How Can the Church Care for Academics? (Scholar’s Compass)

For the body does not consist of one member but of many. If the foot should say, “Because I am not a hand, I do not belong to the body,” that would not make it any less a part of the body. And if the ear should say, “Because I am not an eye, I do not belong to the body,” that would not make it any less a part of the body. If the whole body were an eye, where would be the sense of hearing? If the whole body were an ear, where would be the sense of smell? But as it is, God arranged the members in the body, each one of them, as he chose. If all were a single member, where would the body be? As it is, there are many parts,[b] yet one body. — 1 Corinthians 12:14-20 (ESV)


On Tuesday I wrote about how academics can support the church. Today I’d like to spend a little time reflecting on how the church can care for believers whose vocation is to study, research, and teach. Academics are part of Christ’s body, with a role to play, even as they celebrate the roles of others with very different vocations. In God’s grace, the churches I’ve attended have cared well for believers whose vocation is study, and I thought I’d reflect with gratitude on some ways that churches can do that.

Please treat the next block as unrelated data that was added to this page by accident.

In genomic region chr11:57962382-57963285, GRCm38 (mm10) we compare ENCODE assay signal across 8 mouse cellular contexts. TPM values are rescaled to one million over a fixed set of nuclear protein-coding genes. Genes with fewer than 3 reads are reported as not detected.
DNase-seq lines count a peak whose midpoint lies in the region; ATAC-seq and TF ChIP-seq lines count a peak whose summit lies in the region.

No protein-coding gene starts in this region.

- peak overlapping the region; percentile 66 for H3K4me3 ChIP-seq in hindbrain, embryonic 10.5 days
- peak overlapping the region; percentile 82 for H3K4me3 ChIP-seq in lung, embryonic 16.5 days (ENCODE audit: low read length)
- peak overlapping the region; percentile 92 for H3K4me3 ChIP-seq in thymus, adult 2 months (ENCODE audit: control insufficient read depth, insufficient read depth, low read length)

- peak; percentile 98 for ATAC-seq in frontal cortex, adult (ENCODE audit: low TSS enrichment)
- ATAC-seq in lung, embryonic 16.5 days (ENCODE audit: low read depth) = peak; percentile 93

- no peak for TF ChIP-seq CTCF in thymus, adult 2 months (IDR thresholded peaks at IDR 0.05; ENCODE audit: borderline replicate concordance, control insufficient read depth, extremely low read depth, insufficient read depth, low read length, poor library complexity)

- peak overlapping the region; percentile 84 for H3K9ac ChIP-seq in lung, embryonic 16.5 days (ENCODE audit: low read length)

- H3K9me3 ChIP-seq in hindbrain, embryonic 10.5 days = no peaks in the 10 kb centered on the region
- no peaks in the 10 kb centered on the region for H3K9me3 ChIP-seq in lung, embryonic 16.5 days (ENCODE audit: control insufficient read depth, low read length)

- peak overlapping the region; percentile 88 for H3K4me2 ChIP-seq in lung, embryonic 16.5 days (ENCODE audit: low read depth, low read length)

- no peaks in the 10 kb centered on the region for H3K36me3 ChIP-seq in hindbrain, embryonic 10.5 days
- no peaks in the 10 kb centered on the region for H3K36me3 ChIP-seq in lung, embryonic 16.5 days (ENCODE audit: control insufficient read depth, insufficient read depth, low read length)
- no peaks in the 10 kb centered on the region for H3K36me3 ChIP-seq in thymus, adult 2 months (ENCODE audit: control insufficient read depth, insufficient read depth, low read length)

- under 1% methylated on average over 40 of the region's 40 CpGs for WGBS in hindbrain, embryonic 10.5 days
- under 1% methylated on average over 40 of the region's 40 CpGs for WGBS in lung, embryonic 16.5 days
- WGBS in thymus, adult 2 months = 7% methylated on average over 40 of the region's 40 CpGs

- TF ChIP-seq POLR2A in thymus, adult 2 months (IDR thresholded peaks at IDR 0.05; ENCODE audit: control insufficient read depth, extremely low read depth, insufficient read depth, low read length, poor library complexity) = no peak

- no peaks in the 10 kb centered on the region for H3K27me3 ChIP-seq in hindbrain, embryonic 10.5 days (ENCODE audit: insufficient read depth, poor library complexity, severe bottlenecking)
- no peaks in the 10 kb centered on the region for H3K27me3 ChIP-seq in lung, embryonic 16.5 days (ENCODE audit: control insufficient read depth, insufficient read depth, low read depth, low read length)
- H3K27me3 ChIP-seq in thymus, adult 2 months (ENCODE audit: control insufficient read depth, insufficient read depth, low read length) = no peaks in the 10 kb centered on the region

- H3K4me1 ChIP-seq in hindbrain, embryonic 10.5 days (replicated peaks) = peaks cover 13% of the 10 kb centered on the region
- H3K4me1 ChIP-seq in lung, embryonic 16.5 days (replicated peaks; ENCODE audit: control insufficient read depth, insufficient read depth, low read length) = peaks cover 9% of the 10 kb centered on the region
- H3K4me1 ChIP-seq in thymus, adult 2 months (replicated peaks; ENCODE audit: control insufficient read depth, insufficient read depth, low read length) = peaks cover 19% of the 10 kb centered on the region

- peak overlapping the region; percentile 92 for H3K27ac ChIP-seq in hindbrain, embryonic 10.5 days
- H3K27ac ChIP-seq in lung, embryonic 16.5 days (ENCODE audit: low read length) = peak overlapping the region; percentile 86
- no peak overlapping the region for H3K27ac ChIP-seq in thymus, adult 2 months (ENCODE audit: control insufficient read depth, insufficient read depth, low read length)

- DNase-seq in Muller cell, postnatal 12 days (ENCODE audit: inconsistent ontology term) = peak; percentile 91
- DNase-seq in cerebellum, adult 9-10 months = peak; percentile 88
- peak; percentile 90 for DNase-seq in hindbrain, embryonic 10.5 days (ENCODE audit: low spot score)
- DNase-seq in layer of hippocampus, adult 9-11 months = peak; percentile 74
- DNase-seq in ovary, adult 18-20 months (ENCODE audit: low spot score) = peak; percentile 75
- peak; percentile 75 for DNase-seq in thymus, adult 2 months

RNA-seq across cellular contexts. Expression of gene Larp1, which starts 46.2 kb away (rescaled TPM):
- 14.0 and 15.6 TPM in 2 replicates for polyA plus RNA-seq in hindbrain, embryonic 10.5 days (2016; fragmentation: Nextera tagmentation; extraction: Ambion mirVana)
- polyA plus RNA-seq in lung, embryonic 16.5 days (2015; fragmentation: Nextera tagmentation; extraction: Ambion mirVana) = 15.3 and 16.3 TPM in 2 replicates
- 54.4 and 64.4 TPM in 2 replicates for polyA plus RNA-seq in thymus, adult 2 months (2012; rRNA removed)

1. Explore questions deeply

When a pastor wrestles with tough exegetical questions, addresses hard societal challenges, or engages with a congregation’s questions, that courage to explore supports the scholars in the church. When an adult Sunday school class engages faith and science, history, biblical languages, or other in depth content, it’s one way of caring for scholars.

2. Invite academics to participate

Many academics would love to share their skills and knowledge with the local church, but are afraid that their interests might seem too arcane or unapproachable. Churches can invite academics to participate in so many ways: with short testimonies in a worship service about how their academic work points them to God, opportunities to contribute architectural or musical knowledge to the design of buildings or services, advisory roles in church education, or even a Christian Scholars series. On a small level, praying for students and teachers at the beginning of the academic year (or the end!) can be incredibly encouraging.

3. Remember to support academics as whole people

Scholars do crave answers to tough questions and a chance to serve with their academic gifts. But they’re also whole people needing to engage “head, heart, and hands,” as Tom Grosh helpfully reminds us. I remember a really busy point of grad school where a patient small group in a local church listened to my distresses and prayed for encouragement; at that moment I needed general support more than I needed a new theory of faith and learning (though I would have been interested in the theory too). Recognizing the insight a Christian scholar finds in housework or her desire to build things with her hands is a valuable form of care, too.

4. Help academics stay engaged with the rest of the body